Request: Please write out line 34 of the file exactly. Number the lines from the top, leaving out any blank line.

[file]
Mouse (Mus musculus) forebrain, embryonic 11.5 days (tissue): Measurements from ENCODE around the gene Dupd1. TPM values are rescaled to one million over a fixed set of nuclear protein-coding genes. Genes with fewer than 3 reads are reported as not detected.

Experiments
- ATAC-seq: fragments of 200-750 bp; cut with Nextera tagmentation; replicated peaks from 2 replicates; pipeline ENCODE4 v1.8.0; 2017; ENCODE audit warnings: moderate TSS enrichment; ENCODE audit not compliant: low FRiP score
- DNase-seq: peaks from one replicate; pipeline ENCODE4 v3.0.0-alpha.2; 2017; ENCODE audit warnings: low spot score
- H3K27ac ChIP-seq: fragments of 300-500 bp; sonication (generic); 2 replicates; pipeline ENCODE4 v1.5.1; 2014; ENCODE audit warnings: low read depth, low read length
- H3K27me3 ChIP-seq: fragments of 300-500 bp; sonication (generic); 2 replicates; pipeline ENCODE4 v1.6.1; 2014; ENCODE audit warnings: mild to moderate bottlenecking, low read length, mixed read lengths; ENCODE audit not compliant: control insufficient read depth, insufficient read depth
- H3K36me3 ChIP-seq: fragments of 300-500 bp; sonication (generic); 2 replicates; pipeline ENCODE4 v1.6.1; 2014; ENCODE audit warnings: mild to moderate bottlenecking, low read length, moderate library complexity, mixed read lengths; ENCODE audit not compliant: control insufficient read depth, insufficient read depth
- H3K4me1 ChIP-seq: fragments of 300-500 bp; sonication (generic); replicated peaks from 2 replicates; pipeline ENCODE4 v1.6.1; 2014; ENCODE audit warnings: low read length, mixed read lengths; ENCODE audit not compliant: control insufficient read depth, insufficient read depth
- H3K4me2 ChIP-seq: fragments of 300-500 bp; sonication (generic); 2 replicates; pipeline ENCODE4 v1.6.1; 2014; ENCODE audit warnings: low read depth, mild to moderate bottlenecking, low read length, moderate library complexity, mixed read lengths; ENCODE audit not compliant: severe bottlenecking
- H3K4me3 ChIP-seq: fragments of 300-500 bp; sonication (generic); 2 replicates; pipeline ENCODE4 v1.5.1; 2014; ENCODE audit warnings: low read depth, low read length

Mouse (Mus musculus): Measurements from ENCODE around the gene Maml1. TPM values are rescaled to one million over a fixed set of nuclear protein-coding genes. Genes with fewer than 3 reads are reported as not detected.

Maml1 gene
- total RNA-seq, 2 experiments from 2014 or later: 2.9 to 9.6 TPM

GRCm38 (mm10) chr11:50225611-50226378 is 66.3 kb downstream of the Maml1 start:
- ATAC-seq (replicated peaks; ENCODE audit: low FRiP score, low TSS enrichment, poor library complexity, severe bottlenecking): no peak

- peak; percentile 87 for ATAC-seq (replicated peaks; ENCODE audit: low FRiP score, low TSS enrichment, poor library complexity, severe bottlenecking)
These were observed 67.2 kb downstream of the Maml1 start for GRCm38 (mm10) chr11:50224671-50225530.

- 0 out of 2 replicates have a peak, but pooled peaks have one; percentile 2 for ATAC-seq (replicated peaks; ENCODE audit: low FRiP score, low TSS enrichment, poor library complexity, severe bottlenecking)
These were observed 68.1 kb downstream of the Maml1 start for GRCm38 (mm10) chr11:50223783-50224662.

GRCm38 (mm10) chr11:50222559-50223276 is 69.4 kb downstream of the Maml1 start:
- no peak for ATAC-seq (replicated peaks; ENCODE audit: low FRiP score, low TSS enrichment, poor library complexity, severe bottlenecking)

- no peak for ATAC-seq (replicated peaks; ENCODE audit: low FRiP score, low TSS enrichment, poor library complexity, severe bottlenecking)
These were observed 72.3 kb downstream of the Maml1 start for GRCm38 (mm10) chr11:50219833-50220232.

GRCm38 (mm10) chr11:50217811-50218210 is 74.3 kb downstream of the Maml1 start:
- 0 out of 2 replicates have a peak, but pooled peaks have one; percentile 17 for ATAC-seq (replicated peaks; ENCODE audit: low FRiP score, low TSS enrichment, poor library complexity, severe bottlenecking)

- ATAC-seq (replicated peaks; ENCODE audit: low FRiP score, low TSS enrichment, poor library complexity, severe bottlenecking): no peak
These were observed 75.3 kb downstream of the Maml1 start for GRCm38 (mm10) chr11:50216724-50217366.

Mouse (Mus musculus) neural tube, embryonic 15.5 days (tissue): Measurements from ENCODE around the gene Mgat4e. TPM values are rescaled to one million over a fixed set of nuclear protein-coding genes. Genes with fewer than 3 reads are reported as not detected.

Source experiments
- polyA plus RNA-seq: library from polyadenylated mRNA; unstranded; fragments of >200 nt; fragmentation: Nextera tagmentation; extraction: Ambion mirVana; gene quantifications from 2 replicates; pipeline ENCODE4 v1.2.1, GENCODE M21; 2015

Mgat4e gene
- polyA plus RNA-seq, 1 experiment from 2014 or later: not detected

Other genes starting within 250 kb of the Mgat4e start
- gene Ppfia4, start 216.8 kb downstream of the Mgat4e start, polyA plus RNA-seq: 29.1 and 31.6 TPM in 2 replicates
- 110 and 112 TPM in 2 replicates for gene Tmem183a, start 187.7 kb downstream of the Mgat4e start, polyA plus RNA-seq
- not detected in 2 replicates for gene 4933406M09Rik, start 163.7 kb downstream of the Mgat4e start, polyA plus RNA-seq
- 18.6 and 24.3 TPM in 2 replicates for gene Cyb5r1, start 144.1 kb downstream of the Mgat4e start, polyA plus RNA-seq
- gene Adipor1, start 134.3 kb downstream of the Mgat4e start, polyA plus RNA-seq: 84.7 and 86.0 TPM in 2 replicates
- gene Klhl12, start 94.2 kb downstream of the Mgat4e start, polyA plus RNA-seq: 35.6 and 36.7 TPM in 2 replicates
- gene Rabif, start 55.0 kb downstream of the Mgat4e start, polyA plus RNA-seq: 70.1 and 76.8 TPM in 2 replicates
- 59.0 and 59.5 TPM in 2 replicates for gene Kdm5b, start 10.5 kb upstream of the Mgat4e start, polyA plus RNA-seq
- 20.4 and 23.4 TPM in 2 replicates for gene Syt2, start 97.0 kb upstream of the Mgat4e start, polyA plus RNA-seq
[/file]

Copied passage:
- gene Ppfia4, start 216.8 kb downstream of the Mgat4e start, polyA plus RNA-seq: 29.1 and 31.6 TPM in 2 replicates